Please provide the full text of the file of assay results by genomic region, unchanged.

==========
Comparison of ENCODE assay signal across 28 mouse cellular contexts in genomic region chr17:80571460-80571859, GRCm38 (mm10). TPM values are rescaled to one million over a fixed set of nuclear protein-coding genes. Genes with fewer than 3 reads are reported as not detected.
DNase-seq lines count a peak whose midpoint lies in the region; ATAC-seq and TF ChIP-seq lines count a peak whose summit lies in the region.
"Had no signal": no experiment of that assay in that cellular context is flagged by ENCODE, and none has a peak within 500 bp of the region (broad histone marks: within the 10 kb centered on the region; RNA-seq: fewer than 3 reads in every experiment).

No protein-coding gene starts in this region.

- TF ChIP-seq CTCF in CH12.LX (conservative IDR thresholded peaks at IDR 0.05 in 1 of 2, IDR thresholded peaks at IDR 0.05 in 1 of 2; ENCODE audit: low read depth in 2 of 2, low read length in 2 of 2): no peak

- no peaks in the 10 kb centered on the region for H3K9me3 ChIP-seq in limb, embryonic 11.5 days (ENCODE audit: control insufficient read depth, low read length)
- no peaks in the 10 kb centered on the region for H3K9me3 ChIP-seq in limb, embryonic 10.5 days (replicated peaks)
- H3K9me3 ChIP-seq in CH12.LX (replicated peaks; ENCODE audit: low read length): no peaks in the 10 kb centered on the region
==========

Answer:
Comparison of ENCODE assay signal across 28 mouse cellular contexts in genomic region chr17:80571460-80571859, GRCm38 (mm10). TPM values are rescaled to one million over a fixed set of nuclear protein-coding genes. Genes with fewer than 3 reads are reported as not detected.
DNase-seq lines count a peak whose midpoint lies in the region; ATAC-seq and TF ChIP-seq lines count a peak whose summit lies in the region.
"Had no signal": no experiment of that assay in that cellular context is flagged by ENCODE, and none has a peak within 500 bp of the region (broad histone marks: within the 10 kb centered on the region; RNA-seq: fewer than 3 reads in every experiment).

No protein-coding gene starts in this region.

- TF ChIP-seq CTCF in CH12.LX (conservative IDR thresholded peaks at IDR 0.05 in 1 of 2, IDR thresholded peaks at IDR 0.05 in 1 of 2; ENCODE audit: low read depth in 2 of 2, low read length in 2 of 2): no peak

- no peaks in the 10 kb centered on the region for H3K9me3 ChIP-seq in limb, embryonic 11.5 days (ENCODE audit: control insufficient read depth, low read length)
- no peaks in the 10 kb centered on the region for H3K9me3 ChIP-seq in limb, embryonic 10.5 days (replicated peaks)
- H3K9me3 ChIP-seq in CH12.LX (replicated peaks; ENCODE audit: low read length): no peaks in the 10 kb centered on the region